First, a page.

Kaleidoscopes

I don’t write much about my work activities but today was such fun that I wanted to share it. I teach Information Technology (otherwise known as Computers) to small children aged from 4-11. I try to make it exciting and sometimes we go off at a tangent if something catches the imagination. Today was a good example of just that. With the smallest children – aged four, five and almost six – we have been using computers to create patterns and had touched on symmetry and repeating patterns last week. I found a splendid online kaleidoscope maker here  http://www.permadi.com/java/spaint/spaint.html and the children loved making new designs -especially on the big interactive whiteboard so the patterns were “huge”. Their fascination with the idea of the kaleidoscope was such that today I took in some “Make your own Kaleidoscope” kits,(http://www.prezzybox.com/build-your-own-kaleidoscope.aspx?gclid=CPX17a6H8LMCFaTMtAodejYATw – are similar) and a heap of beads, sequins, buttons, beads and silk scraps and let each child have a go at creating their own multi-coloured image. The level of excitement was incredible, they were so thrilled to be making something so magical – and to have the freedom to raid my button box was an adventure in itself as apparently none of their mums owns such an exciting box of treasures or at least not one that they are given access to! The choices of buttons and other bits and pieces was fascinating – one little boy chose all the pencil shaped buttons “because we’re at school so its a school kaleidoscope”, another only wanted white and grey pieces as it is winter and he is looking forward to snow! One of the little girls spent ages choosing all the tiniest beads as she wanted a “fine” pattern – she likes to paint with the finest brushes too and is fascinated by microscopes. Others chose all the amber beads, or all the heart shapes, or tried to add something of every colour. Every one was different but every one was beautiful, they all praised each others work and were surprised how different each one was. They then painted pictures on the computers  of what they could see in their own kaleidoscope.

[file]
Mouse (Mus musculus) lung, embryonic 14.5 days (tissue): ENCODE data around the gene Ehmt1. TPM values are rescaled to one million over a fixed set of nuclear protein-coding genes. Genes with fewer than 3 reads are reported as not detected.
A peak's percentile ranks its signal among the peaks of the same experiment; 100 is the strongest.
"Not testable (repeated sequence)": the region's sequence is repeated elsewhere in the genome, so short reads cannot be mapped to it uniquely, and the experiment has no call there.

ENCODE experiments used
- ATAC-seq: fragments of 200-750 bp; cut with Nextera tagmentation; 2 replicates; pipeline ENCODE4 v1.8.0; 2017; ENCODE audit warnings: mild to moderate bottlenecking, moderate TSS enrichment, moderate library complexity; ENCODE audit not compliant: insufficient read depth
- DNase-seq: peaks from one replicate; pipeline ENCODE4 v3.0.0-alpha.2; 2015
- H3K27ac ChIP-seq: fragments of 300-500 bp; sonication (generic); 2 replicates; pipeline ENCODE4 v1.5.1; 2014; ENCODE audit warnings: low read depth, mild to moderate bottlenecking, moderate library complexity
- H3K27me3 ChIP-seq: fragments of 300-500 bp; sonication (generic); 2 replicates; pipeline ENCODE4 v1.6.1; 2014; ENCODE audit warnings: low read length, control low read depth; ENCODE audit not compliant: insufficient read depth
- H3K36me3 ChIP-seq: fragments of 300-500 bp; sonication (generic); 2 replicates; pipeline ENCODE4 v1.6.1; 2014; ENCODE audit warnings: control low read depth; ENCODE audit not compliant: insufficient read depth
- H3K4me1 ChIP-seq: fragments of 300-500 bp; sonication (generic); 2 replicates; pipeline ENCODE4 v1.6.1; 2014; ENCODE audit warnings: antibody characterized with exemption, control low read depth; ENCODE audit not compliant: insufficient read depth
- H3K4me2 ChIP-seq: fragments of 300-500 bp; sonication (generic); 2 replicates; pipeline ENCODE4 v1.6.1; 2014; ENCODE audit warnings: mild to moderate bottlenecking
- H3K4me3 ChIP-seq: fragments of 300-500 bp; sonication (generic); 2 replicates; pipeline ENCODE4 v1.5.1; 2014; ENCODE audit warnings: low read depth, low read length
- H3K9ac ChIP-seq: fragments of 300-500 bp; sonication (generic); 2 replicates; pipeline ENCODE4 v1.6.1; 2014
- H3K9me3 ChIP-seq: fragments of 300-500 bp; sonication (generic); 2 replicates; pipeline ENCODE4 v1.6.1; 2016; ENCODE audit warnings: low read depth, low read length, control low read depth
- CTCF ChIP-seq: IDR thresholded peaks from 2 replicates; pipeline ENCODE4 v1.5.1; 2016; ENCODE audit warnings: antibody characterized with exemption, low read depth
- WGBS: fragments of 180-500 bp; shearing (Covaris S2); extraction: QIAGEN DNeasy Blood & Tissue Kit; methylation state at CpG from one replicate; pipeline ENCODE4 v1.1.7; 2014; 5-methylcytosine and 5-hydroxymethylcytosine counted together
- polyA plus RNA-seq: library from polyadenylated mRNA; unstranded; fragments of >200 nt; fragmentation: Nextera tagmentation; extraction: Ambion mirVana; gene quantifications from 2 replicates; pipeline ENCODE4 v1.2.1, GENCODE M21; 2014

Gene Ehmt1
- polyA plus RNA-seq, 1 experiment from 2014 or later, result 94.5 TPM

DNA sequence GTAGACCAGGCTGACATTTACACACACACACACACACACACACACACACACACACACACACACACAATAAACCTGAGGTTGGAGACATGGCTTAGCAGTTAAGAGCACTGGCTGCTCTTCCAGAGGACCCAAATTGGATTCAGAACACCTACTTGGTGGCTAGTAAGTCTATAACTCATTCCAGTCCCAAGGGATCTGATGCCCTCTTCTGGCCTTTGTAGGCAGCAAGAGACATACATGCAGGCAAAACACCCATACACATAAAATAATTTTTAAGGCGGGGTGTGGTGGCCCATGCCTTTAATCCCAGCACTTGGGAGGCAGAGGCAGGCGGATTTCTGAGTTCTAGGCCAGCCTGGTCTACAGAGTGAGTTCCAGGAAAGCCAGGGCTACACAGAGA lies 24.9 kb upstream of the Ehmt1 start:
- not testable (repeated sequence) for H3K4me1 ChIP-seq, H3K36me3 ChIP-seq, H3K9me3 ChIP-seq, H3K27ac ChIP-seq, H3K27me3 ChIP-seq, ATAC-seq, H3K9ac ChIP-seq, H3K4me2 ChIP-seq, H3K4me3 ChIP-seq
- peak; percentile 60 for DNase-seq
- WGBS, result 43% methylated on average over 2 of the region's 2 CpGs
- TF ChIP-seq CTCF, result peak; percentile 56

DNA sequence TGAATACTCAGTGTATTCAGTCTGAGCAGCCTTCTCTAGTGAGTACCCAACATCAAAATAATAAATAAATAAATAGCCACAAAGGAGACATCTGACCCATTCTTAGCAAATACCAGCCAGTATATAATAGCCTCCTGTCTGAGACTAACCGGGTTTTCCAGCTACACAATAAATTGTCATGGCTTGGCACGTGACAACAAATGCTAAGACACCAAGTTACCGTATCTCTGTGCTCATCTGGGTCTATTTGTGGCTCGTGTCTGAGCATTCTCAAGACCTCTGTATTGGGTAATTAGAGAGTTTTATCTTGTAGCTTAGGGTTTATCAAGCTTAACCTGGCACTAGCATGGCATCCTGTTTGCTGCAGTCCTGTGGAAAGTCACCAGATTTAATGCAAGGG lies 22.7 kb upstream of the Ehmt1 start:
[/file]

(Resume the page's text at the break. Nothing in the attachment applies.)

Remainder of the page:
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Happy Birthday dear garage

Almost a year to the day that our garage was built the company turned up today to look at the faulty shelving kit that was supplied with the garage, and fitted not one but two rows of new shelves. Amazing, it took them a whole year to admit that shelving brackets of two different widths were not a matching pair! Now I have a wall full of shelves – they are a little shallow (they replaced the 8″ shelves with two packs of 6″ deep shelves) but as I now have two sets I can’t really quibble – I’ll just have to use shallower boxes to store stuff in.

Would it be churlish to wonder if they will turn up again next November to align the garage correctly with the driveway?

 

It’s beginning to look a lot like ….

spring time!

I’ve been bulb planting ready for the spring and I’m already impatient to see the tulips.

I’ve planted Spring Green

 

 

 

 

 
Van Eijk     

 

 

 

 

and El Nino

and I’ve emptied the other tubs ready to plant some winter shrubs as the hydrangeas were looking a bit past their best. They have had a severe haircut and are resting over winter in the shelter of the back garden so the front door step is looking a bit bare at the moment. I’ll have to have a visit to the nursery after payday next week!

Good and bad news

I was a guinea pig today at our local hospital, they were running a training course in renal ultrasound for doctors planning to specialize in nephrology and needed willing victims volunteers to scan. My left arm (the one with the fistula) was scanned by fourteen doctors from various countries and was also used as a teaching demonstration by the tutor to demonstrate the use of the various possibilities of the ultrasound scanning machine – we could see the veins and arteries in black and white, Doppler imaging (red, green, blue and yellow) and also listen to the sound waves as the blood flowed through the veins and arteries. All in all very interesting and well worth giving up a cold damp November afternoon for. An added bonus is that volunteers receive book tokens to thank them for their time and a book token is always good news.

The bad news- while the tutor was doing his demonstration scan he took along time over one particular area then announced to the students that what they could see on the screen was a thrombosis in the artery wall resulting in a narrowing of the artery and causing the fistula to not empty fully when my arm was elevated. This is not good and can result in damage to the fistula and eventual failure of the fistula to work. I wanted to cry,  21 months ago I had to have a fistula angioplasty when my fistula clotted. It was a very painful and unpleasant procedure and I hoped never to darken the doors of the doctor who performed it again. I asked the tutor what I should do about the thrombosis and was given that standard piece of medical advice “keep an eye on it” and speak to the dialysis unit if the thrill (the buzzing sensation that a fistula makes when it is working well) becomes faint or stops. Sadly his parting comment that the fistula was “still patent… for now” makes me think it is only a matter of time. Ah well, we’ll just have to wait and see! I’d better choose an interesting book.